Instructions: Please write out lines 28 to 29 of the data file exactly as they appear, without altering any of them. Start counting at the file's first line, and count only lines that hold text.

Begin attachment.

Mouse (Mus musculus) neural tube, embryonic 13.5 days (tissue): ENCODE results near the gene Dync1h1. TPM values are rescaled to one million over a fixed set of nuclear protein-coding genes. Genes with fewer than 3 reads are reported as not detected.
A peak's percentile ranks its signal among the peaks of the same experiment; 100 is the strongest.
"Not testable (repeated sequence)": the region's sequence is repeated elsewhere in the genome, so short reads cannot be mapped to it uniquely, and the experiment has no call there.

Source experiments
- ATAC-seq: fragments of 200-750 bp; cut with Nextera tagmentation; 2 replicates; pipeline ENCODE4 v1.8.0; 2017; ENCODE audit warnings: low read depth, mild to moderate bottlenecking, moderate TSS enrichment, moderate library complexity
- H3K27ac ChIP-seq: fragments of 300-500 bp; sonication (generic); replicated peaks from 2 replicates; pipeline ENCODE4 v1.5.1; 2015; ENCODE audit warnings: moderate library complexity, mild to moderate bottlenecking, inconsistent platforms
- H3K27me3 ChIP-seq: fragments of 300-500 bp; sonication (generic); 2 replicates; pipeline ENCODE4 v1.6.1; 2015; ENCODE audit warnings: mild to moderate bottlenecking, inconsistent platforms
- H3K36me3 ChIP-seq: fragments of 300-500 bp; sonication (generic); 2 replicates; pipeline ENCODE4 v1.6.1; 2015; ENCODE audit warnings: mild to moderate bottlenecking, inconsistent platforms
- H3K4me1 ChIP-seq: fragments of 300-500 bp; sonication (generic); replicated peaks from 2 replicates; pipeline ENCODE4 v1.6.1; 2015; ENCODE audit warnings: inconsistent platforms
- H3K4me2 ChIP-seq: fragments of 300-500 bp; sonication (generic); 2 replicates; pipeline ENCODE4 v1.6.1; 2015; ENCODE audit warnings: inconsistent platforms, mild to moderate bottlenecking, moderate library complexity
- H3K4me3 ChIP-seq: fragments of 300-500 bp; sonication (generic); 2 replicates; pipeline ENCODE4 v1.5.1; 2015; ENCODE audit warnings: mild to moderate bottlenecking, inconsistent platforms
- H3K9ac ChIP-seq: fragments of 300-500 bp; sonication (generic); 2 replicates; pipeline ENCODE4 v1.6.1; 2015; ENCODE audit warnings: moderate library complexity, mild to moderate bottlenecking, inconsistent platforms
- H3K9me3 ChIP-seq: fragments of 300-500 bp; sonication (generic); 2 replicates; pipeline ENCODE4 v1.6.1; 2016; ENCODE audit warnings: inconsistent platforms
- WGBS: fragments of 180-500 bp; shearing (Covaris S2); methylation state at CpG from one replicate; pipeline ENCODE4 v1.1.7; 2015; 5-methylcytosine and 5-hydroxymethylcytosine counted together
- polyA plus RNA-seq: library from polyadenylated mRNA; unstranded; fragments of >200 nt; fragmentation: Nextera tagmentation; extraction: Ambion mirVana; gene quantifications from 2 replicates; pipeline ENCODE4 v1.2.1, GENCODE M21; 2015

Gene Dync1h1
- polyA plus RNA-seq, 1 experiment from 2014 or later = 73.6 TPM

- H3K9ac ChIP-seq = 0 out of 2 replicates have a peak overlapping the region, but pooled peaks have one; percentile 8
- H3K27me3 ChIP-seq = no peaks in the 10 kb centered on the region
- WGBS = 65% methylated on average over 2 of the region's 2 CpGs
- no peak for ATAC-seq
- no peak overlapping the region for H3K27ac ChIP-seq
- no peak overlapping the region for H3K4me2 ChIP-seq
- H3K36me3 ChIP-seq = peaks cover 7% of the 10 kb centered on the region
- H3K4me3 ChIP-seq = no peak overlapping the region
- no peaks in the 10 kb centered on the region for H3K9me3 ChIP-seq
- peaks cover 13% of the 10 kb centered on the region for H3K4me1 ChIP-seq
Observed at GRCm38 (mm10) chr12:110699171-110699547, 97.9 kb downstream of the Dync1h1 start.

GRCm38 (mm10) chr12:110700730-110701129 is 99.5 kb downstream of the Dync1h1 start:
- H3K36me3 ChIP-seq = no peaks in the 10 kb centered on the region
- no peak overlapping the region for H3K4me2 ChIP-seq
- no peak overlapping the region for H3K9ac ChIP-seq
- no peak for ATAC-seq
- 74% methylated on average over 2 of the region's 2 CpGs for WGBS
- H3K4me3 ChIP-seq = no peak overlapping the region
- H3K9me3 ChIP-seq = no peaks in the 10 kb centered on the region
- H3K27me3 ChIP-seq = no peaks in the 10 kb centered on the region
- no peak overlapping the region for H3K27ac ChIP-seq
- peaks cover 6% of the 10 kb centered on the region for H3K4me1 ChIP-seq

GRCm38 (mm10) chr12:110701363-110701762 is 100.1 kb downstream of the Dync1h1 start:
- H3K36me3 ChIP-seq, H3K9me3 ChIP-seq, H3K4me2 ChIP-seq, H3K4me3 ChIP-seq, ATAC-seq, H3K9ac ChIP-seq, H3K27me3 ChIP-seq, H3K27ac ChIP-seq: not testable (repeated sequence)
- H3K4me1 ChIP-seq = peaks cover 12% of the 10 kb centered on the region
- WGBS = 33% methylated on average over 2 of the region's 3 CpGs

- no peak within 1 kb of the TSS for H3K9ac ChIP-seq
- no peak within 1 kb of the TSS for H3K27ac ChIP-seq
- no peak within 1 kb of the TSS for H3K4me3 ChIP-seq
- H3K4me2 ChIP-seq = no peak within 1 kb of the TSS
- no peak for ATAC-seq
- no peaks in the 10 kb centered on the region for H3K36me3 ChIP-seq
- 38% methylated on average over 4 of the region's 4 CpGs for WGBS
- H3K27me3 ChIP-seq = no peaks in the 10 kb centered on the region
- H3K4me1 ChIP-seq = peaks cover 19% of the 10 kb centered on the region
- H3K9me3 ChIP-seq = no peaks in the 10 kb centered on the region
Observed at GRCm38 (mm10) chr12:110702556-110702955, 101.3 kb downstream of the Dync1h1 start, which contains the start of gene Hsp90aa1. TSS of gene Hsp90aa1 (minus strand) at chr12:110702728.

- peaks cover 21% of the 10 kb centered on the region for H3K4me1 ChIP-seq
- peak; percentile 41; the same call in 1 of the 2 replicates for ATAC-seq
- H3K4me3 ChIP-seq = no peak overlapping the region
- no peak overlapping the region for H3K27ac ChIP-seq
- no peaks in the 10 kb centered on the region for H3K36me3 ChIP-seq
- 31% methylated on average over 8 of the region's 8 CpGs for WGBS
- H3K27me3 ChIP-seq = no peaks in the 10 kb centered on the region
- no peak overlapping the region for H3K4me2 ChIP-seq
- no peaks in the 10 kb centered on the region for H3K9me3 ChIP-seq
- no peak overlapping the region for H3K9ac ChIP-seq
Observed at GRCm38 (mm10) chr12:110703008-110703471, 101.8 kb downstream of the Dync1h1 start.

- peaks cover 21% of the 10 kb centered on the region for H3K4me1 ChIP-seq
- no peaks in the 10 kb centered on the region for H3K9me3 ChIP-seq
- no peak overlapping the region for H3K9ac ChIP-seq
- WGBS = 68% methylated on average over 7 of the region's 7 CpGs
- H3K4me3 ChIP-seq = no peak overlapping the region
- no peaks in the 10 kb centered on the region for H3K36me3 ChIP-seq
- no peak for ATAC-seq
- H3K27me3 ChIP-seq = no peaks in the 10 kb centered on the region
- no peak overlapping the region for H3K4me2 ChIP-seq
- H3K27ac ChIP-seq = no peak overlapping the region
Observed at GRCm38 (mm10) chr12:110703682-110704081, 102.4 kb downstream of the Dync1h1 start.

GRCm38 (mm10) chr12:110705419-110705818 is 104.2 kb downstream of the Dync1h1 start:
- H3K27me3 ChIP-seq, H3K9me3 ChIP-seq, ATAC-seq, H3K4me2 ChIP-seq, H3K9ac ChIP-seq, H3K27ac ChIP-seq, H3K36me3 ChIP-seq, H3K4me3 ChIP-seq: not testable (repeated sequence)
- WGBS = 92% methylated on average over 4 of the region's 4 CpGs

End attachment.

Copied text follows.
Observed at GRCm38 (mm10) chr12:110699171-110699547, 97.9 kb downstream of the Dync1h1 start.

GRCm38 (mm10) chr12:110700730-110701129 is 99.5 kb downstream of the Dync1h1 start: